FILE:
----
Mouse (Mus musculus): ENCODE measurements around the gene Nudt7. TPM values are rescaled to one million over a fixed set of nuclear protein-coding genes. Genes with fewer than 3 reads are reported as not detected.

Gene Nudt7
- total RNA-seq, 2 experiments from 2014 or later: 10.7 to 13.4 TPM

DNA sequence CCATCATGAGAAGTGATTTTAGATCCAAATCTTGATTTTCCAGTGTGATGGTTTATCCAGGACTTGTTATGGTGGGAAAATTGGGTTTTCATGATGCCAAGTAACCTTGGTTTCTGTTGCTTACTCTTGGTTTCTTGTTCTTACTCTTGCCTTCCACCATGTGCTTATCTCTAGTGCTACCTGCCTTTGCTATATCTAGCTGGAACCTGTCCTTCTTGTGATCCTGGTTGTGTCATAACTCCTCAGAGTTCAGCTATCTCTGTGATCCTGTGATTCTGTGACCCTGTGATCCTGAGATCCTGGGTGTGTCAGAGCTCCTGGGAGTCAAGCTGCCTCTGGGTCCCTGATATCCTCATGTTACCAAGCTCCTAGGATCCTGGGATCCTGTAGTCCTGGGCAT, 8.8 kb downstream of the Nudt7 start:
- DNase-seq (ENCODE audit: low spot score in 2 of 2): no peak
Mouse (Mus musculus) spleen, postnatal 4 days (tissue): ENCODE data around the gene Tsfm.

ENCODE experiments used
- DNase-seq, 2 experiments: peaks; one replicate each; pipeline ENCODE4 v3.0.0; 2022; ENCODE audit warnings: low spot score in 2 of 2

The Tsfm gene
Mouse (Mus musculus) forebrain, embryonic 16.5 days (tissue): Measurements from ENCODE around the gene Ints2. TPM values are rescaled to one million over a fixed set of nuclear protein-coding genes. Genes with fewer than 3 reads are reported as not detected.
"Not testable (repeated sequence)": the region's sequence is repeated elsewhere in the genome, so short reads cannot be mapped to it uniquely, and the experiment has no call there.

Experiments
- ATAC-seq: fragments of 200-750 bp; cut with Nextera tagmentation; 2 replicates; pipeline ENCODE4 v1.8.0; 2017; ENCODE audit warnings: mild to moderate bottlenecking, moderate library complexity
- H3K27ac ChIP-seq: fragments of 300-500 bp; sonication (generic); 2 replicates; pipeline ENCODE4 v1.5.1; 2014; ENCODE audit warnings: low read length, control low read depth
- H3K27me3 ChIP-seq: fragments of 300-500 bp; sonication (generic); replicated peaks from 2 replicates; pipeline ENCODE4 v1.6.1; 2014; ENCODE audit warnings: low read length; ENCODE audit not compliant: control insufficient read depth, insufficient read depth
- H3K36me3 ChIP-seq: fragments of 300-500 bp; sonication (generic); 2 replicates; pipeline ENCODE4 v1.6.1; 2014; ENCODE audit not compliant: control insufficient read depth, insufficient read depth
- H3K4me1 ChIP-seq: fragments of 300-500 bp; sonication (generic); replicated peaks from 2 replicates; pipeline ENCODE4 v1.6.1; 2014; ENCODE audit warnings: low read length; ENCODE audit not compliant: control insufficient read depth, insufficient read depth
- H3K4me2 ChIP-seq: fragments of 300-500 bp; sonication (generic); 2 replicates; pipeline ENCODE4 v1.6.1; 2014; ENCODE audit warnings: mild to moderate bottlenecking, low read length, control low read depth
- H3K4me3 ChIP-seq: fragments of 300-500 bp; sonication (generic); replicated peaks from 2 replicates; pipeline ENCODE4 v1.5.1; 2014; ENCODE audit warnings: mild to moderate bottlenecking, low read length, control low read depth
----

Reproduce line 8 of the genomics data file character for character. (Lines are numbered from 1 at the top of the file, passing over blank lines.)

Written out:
- DNase-seq, 2 experiments: peaks; one replicate each; pipeline ENCODE4 v3.0.0; 2022; ENCODE audit warnings: low spot score in 2 of 2